Now, let me start with the unspoken in business. There’s a lot that we don’t talk about that I wish people did more of, and I definitely do share those truths inside, my Global Coach Coalition community, and my program, but one of those is that business- this is going to be really unpopular. Here it comes. Business is hard, right? Everybody out there is promising how it’s so easy and you can make fast money and five figures, 10 figure months, and you know it, overnight. And I just don’t think it works that way. I think if you are creating something of quality with longevity, it takes time. You need to have the right foundations in place. And it cannot be based on a one-hit wonder, but something deep and sustainable.
So, my experience in business is hard. Challenging. But it’s also good. And one of the things that I learned along the way is it’s like that expression, “Small kids, small problems. Big kids, big problems.” The same thing goes for business. But what I’ve learned, I thought, when I was working with my mentors, I’d assumed that the more successful they got and the longer that they were in business, the fewer problems they would have. But that isn’t the case, what I did learn and I’ve learned that with my own business is, I’ve already celebrated my ninth year, I’ll be going into my 10th year celebration in June, that the problems get bigger. But you have then developed capacity to navigate them. It’s like you’ve built the muscles to navigate those problems.
So, when I started boxing, a little bit of endurance strengthening that I did, depleted me the next day. Over a year of boxing with my coach, I realized what I was doing then, was now lighter and I was ready to take on harder things. And that’s what I think you should be prepared for with business, that there is an uphill climb, and then does it mean you’re doing it wrong. It means that this is how it works. We go up that incline and we build our muscles, right?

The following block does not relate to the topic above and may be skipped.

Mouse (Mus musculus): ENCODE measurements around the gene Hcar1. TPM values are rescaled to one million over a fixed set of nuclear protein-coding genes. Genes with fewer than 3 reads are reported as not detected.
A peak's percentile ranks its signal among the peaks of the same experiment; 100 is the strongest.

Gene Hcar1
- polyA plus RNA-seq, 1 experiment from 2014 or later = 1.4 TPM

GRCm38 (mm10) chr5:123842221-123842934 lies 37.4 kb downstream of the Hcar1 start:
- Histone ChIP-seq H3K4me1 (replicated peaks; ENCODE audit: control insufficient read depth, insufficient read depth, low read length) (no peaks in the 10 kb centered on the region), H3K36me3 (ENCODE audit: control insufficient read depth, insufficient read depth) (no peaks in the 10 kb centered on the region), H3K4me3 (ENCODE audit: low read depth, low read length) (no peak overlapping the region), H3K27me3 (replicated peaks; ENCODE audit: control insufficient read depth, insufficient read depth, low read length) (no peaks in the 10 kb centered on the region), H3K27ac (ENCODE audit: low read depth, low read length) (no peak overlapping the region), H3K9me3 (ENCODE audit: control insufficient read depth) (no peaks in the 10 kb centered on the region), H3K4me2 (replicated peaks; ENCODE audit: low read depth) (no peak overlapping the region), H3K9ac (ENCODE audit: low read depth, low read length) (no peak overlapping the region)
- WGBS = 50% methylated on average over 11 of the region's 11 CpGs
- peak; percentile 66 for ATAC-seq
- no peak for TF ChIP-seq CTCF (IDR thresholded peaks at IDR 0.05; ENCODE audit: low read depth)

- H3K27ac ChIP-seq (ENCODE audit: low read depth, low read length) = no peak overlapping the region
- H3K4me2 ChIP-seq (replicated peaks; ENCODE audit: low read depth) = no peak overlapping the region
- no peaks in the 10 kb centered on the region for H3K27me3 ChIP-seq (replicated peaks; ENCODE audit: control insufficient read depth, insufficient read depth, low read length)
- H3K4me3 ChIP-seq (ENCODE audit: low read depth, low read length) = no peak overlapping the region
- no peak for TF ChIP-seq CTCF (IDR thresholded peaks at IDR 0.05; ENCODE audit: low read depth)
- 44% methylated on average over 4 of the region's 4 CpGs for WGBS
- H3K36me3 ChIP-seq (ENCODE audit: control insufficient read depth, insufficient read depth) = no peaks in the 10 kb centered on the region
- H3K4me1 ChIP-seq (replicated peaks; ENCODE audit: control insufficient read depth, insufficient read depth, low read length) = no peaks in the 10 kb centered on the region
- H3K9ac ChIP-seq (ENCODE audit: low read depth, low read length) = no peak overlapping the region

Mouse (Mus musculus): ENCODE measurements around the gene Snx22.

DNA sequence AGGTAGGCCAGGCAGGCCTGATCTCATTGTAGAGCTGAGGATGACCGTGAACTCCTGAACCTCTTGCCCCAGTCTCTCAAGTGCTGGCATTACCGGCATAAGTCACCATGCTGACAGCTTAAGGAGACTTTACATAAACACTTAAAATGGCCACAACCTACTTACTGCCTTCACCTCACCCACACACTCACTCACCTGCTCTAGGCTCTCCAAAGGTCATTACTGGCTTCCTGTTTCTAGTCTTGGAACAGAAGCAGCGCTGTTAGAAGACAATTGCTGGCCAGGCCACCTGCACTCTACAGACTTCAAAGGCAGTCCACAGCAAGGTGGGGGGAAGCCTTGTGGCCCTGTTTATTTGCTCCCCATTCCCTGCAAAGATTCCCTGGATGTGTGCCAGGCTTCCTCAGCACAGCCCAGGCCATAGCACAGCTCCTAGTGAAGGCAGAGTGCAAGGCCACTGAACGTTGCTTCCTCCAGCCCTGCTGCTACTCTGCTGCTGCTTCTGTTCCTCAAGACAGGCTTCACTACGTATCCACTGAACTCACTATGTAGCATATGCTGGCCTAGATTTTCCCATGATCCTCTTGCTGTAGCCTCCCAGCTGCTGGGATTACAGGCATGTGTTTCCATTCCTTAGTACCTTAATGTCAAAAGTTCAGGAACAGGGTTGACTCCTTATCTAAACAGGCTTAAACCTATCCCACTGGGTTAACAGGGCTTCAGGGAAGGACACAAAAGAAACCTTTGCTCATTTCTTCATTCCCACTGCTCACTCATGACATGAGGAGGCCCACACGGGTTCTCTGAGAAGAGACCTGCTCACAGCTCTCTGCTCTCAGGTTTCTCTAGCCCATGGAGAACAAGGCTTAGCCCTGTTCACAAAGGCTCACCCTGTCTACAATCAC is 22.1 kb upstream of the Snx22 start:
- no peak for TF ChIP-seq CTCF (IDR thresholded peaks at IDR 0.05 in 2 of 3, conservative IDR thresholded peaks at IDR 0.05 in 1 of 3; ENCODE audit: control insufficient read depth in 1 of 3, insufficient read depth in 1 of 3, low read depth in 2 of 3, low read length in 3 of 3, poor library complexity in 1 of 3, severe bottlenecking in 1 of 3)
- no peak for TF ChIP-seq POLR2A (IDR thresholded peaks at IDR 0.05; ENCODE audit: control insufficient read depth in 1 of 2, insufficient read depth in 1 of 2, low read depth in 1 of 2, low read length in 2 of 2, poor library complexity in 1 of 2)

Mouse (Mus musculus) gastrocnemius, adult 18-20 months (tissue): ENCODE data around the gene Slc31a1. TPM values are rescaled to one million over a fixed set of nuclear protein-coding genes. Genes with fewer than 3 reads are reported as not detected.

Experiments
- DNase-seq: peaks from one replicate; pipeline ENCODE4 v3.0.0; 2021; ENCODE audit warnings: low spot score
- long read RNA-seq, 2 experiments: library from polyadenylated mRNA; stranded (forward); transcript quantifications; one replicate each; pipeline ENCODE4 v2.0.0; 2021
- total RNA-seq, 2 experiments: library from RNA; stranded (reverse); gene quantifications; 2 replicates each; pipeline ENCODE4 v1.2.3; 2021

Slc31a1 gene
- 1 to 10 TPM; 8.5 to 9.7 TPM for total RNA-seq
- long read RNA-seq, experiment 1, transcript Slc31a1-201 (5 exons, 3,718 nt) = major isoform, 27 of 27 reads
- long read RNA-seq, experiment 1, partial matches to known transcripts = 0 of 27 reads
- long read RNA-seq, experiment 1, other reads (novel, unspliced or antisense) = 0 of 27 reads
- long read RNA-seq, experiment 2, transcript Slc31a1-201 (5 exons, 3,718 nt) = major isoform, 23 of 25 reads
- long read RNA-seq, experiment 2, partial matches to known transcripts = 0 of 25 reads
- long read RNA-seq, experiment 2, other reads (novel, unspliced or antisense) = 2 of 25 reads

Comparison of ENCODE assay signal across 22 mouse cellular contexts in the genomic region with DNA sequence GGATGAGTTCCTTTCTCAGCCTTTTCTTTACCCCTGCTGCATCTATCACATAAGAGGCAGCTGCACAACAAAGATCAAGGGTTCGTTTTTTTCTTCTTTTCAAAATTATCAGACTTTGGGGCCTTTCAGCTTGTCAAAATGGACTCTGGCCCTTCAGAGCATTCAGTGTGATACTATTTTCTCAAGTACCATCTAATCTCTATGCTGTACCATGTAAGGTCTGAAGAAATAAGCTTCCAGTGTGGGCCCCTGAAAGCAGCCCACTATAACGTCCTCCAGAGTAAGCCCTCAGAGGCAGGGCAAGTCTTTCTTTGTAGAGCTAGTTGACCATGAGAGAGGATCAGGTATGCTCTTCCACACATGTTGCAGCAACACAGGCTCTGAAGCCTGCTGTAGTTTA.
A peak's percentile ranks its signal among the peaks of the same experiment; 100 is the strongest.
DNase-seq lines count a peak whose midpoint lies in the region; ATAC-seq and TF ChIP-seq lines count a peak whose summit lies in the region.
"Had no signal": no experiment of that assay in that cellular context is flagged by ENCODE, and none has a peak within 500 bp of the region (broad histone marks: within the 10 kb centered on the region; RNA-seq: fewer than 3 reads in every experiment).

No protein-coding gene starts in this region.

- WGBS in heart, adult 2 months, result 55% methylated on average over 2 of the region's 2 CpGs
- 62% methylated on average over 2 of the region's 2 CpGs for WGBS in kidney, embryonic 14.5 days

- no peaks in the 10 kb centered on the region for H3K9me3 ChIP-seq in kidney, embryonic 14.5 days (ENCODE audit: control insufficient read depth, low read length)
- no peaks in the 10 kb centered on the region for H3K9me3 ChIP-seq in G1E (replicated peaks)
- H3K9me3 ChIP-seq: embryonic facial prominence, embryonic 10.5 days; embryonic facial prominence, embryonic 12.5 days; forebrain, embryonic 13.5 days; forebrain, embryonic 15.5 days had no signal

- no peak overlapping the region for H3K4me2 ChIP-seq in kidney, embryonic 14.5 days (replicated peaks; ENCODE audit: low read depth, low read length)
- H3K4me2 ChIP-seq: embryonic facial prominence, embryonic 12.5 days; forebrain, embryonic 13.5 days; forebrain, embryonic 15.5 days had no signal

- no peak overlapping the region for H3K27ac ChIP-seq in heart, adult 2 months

The next thing I think that we don’t talk about enough is that you never crack the code. But what I’ve learned is that like with life, your business is also IN TRANSIT. So even if you have years where things were working, something will happen and it will make you shift just like that.
I had three really successful years in of business, back to back. And then COVID hit. COVID threw everybody for a spin. And while that year was very successful for me, I did feel the impact of following year. And right when I felt like we were gaining normality again, then Russia invaded Ukraine, creating instability globally for those who are looking for products and services like mine.
So even when you have, what you think is a winning formula, you can’t go to sleep. You have to still be paying attention to the market and it doesn’t mean you didn’t do it right. It didn’t mean you didn’t crack the code. It means that there is no code to crack. It is a constant monitoring of your environment and your business and clients’ needs. So if you want to crack the code go ahead and give it a good go but I just don’t think our global economy works like that. I don’t think we work like that. I think it is something that is constantly IN TRANSIT like your life.
The third thing I think that is too often unspoken is that you will make mistakes. You will make mistakes and we often go to mentors so we can avoid mistakes. And my philosophy is go to mentors so you will avoid the easy ones. We need to save our resources and energy for the hard ones. So don’t waste it on the easy ones. And when you work with a mentor, they will be by your side to help you untangle the tough ones.
The other thing that I’ve learned about mistakes, I used to want to avoid them. I don’t know why I felt like I had to avoid them. Maybe that’s the recovering perfectionist in me coming out. But what I’ve realized is that when we take a growth mindset and we say, “Okay, what can I learn from that?” That you’re actually stronger on the other side, right?
So those are some things I think we need to keep in mind and speak more about in business:
- It’s hard.
- You never cracked the code.
- You’ll make mistakes.
I don’t think when you scroll on social media that that message comes across. In fact, I think it’s the opposite. And I think they’re selling you things that are not true. It doesn’t mean that you can’t bring in more ease in your business. It doesn’t mean that success can’t happen with lightness. That’s not what I’m saying. I’m saying, don’t go in thinking that you’re doing it wrong if you feel like you’re going on an upward incline. Don’t feel like you’re doing it wrong if you have set up systems that were working and now no longer working. That’s part of the process. Don’t think that you’re bad at business because you’ve made some mistakes, it means you’re engaged. It means you’re trying new things. In fact, it’s a sign that you’re doing something right.